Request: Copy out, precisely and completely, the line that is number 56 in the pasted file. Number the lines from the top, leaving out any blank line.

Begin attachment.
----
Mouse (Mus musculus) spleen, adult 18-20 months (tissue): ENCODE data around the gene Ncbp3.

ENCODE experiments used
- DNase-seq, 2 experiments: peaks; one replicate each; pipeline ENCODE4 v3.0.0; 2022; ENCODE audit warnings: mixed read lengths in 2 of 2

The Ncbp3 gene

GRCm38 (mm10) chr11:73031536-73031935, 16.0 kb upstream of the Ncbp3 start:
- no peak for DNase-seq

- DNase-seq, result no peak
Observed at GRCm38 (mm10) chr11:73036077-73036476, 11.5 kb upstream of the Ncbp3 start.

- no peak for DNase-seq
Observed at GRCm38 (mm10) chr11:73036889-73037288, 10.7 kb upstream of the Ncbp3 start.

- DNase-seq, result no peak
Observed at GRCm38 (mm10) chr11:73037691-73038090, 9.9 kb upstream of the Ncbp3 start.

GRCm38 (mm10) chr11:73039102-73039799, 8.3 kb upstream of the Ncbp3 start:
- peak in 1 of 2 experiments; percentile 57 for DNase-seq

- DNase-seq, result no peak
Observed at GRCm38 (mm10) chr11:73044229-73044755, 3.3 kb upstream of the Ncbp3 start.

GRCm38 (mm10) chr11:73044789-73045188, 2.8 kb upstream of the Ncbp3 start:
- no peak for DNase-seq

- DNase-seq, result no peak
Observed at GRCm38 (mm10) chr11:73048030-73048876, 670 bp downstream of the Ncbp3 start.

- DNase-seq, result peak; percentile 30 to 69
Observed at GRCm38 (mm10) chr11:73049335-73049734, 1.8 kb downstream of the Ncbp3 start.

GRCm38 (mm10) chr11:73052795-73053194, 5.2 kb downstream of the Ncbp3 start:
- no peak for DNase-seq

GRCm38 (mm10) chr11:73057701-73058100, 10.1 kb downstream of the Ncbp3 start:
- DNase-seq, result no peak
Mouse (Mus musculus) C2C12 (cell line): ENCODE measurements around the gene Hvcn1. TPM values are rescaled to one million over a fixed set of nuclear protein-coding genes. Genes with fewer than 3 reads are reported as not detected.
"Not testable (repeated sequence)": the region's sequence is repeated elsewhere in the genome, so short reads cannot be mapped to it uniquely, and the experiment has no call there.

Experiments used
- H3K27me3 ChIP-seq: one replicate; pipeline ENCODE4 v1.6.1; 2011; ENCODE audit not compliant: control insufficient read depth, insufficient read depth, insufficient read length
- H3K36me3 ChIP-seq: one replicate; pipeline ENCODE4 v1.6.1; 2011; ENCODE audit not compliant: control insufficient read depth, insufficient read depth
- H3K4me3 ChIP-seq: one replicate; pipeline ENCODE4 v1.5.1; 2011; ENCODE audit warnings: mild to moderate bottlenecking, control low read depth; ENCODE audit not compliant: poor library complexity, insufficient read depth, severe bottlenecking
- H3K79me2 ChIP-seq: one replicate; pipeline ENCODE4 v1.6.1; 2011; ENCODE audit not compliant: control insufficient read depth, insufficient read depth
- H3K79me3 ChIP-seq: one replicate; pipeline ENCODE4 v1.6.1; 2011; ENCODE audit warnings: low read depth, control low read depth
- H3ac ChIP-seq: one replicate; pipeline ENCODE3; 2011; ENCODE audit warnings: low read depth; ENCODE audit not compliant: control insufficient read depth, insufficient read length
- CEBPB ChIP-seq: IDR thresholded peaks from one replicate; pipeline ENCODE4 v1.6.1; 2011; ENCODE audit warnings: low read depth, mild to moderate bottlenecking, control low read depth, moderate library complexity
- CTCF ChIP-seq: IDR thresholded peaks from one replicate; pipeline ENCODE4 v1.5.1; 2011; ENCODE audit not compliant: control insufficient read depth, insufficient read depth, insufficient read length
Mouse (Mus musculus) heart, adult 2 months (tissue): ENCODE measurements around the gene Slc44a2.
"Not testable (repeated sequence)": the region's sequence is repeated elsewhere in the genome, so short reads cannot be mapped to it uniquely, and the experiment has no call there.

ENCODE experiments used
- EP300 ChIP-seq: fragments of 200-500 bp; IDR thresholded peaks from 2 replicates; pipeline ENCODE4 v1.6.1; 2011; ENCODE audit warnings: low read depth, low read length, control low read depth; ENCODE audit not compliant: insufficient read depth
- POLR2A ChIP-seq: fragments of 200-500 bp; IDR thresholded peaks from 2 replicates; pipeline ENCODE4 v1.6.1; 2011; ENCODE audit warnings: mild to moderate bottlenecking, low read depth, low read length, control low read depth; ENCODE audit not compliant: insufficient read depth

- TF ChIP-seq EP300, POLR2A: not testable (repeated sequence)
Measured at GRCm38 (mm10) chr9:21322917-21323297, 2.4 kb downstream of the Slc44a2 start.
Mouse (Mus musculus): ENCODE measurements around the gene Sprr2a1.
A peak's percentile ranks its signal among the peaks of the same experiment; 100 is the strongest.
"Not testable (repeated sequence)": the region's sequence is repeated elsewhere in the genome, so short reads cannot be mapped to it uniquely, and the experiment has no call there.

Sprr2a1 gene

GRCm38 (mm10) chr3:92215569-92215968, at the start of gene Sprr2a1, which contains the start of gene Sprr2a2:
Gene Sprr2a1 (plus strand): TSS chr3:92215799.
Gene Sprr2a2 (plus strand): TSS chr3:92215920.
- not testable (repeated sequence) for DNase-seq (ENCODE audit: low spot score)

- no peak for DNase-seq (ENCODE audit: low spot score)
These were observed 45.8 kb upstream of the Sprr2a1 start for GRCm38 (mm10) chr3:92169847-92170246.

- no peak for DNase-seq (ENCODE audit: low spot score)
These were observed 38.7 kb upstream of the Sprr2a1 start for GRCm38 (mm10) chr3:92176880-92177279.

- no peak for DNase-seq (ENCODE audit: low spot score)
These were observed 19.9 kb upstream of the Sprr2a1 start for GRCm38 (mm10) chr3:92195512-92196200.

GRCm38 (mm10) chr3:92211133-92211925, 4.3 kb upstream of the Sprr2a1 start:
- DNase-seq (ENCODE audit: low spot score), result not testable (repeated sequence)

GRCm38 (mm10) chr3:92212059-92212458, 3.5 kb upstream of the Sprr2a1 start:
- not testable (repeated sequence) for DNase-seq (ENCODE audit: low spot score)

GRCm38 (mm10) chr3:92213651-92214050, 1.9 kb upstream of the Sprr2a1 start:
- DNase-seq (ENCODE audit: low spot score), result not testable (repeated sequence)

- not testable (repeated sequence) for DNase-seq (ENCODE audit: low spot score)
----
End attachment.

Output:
These were observed 38.7 kb upstream of the Sprr2a1 start for GRCm38 (mm10) chr3:92176880-92177279.